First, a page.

Product Pricing – An Operations Tool
The product pricing methodology used by most businesses uses this formula:
Price = Cost plus a Mark-up.
All causal costs for the product are summed; a profit margin is then added to produce the price. Simple eh.
What’s wrong with this picture? A few things:
– The cost-plus-margin method may not yield a price the market is willing to pay. There is no guarantee that customers will belly-up to your price and accept your cost structure and margin expectations.
– Your costs are not likely to come in on target. My experience says they rarely do; they typically are higher than expected. The result is that margins are squeezed if the price isn’t changed to reflect higher costs. Even if price IS increased, customers may not accept it – elastic demand, right?
– This approach provides little incentive for a firm to be more efficient; price is simply the consequence of current operating procedures which may not be in the market zone.
The BE DiFFERENT pricing approach, on the other hand, places the emphasis on using price as an operations tool for generating profit. The formula is:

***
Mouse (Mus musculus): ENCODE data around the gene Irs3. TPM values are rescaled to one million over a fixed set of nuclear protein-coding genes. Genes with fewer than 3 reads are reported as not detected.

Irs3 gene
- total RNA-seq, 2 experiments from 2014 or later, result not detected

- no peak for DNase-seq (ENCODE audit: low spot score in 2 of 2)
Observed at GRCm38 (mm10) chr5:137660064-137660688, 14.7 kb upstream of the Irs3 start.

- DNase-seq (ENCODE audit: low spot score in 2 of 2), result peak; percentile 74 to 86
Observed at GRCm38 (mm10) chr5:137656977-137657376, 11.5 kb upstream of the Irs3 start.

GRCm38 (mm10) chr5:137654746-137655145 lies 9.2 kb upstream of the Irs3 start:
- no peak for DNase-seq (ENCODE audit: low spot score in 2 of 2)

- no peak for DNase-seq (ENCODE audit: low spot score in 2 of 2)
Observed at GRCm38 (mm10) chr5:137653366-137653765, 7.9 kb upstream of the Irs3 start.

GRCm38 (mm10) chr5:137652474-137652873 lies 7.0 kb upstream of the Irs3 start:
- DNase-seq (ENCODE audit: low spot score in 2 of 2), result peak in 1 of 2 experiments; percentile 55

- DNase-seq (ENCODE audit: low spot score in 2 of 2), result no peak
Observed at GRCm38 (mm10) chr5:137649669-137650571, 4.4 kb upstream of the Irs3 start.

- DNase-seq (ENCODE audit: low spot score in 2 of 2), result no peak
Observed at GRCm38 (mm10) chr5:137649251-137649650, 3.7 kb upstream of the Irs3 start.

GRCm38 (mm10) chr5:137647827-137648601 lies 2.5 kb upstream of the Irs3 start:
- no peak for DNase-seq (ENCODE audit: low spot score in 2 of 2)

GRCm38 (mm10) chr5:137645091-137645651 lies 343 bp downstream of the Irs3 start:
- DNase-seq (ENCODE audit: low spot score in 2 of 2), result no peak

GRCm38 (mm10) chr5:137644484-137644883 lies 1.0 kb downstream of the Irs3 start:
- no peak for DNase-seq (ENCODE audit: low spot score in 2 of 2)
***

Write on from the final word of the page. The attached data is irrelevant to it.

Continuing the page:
Cost = Price minus a Margin. Here’s the process:
1. Determine the price the market is likely willing to pay FIRST.
2. Decide the margin you want.
3. Calculate the cost that you can afford given the above two inputs. For example, if the market price were $10 and you expected to achieve a 30% gross margin, the cost target would be $7.
4. Determine whether or not you can hit the cost target.
5. If yes – proceed.
6. If no, change operating processes to reduce costs or STOP ( if you can’t introduce the product profitably so you shouldn’t).
This is more than an arithmetic manipulation of the equation variables. It represents a fundamental change to the strategic intent of pricing. Pricing shifts from a focus on hitting the right point on the demand curve to a tool that determines affordable costs.
BE DiFFERENT. Consider price as an input to cost, NOT cost as an input to price.
So, pump up the volume on this Price-driven-costing methodology:
– Track product costs religiously; review performance regulary.
– Pay Product Managers on meeting costs in addition to revenue.
– Hold Operations folks accountable to meet the cost targets of their components in the delivery chain.